179. Memorandum From Secretary of the Treasury Blumenthal to President Carter1


  • Follow-up on Mrs. Carter’s Conversation with Prime Minister Manley

In response to the memo from Zbigniew Brzezinski concerning Mrs. Carter’s conversations with Jamaican Prime Minister Manley, I wanted to share with you some of my thoughts on this issue.2

Mr. Manley raised two points on donor efforts to assist Jamaica. The first dealt with the more general question of the conditions imposed on recipient countries by the International Monetary Fund (IMF) as a prerequisite to its loans. Mr. Manley considers this role of the IMF an infringement on the sovereignty of recipient nations.

[Page 439]

On this general question, I believe it is essential that before donors commit large sums of money, recipient countries must agree to take measures to improve their economic situation. Self-help measures are the essence of effective assistance. In addition, in recent years, Congress has insisted that recipient nations accept the full share of the responsibility for resolving their own development problems.

IMF standby agreements often include conditions which, in many cases, recipients would otherwise not be willing to accept even though they continue to seek external assistance. Where the IMF suggests conditions which are appropriate the U.S. should stand behind the IMF. In most cases, the U.S. cannot muster sufficient resources on its own to meet the financial needs of the LDCs. Even if we were able to provide sufficient resources on our own the U.S. would be forced to get directly involved in the internal affairs of potential recipients. This approach has gotten us into problems in the past. For these reasons, the U.S. should, in general, rely on international financial institutions, other donor nations and commercial banks to join with us in our efforts once recipient countries have agreed to implement the self-help measures which the international financial community—normally led by the IMF—see as essential.

Mr. Manley’s second major point relates to his concern with the specific measures the IMF had requested of the Government of Jamaica and particularly the requirement that the Government reduce substantially the portion of the budget deficit to be financed by running the printing press. While these budget cuts are certainly politically difficult for Manley, the current Jamaican economic plight appears to stem primarily from the economic policies the government has taken over the past few years. The government’s policies have created uncertainty among the Jamaicans and have led to substantial flight of capital and trained labor from the island. Based on our analysis of the Jamaican situation, the economic measures being proposed by the IMF in these negotiations are necessary and reasonable. To provide assistance without an agreement would (a) not deal with the basic economic problems facing the economy, and (b) put the U.S. and other donors in the position of providing assistance over the long term at levels we are not likely to sustain.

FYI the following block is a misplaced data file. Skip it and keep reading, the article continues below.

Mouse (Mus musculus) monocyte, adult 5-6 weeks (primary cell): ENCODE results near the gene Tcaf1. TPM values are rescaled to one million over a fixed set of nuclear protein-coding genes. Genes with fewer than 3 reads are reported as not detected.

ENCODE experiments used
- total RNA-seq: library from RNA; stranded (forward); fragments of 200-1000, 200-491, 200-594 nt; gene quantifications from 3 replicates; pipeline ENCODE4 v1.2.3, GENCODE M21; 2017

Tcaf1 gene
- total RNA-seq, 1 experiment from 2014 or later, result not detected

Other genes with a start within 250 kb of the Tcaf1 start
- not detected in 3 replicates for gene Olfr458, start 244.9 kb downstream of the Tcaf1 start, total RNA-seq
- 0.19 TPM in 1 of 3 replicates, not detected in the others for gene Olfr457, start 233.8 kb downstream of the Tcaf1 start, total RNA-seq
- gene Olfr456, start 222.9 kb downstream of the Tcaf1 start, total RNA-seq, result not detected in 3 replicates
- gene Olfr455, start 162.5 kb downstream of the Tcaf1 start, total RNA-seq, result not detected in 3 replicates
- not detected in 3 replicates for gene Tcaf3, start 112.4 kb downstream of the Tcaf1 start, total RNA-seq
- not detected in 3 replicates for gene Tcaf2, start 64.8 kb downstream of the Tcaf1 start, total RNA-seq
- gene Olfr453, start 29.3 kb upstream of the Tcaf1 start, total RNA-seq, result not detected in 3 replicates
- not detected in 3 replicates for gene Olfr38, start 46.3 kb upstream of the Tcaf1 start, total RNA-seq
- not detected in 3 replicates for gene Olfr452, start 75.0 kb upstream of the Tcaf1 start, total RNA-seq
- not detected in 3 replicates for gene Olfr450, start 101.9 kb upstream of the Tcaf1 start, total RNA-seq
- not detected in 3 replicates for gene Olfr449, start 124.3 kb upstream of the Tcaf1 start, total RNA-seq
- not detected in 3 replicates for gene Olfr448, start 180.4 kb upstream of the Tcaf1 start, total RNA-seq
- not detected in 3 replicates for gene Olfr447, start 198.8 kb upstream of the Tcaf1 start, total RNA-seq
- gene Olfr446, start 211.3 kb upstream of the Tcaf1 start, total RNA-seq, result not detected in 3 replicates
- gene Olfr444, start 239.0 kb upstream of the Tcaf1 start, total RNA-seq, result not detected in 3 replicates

One final issue in this situation concerns U.S. policy towards Jamaica. On economic grounds, our assistance efforts should be linked to an IMF-GOJ standby agreement for a number of reasons:

—the IMF can provide up to 36 million dollars over the next 9 months to help Jamaica fill its estimated $200 million foreign exchange gap,

—this link will help ensure that our assistance will be used effectively,

[Page 440]

psychologically, an IMF-GOJ agreement is likely to encourage the international financial institutions, the commercial banks and other governments to join us in supporting Jamaica.

In addition, the amount of aid we give the Jamaicans should be significant enough to have a real economic impact. At the same time we should not seek to fill Jamaica’s total foreign exchange needs but rather rely on other countries and the international financial institutions to join with us.

For your information, the IMF team returned to Jamaica on June 16 to resume negotiations on a standby agreement. The negotiations have stalled for the past few weeks as the Jamaicans had refused to make substantial cuts in their budget. With the return of the IMF, we are hopeful that the Jamaicans will agree to the necessary steps and an agreement will ensue.

In sum, Mr. President, I believe that we should link our assistance efforts to an IMF agreement with Jamaica on a standby and that the IMF is not out of line with the demands it is making on the Jamaicans at this time. I will continue to pay close attention to this issue.

W. Michael Blumenthal3
  1. Source: National Archives, RG 59, Central Foreign Policy File, P770109–1671. Confidential. Copies were sent to Secretary Vance and Brzezinski.
  2. Brzezinski’s June 14 memorandum to Blumenthal discussed reviewing the adequacy of U.S. assistance to Jamaica, given Jamaica’s difficulties with the IMF. (National Archives, RG 59, Central Foreign Policy File, P850089–2531)
  3. Blumenthal signed “Mike” above this typed signature.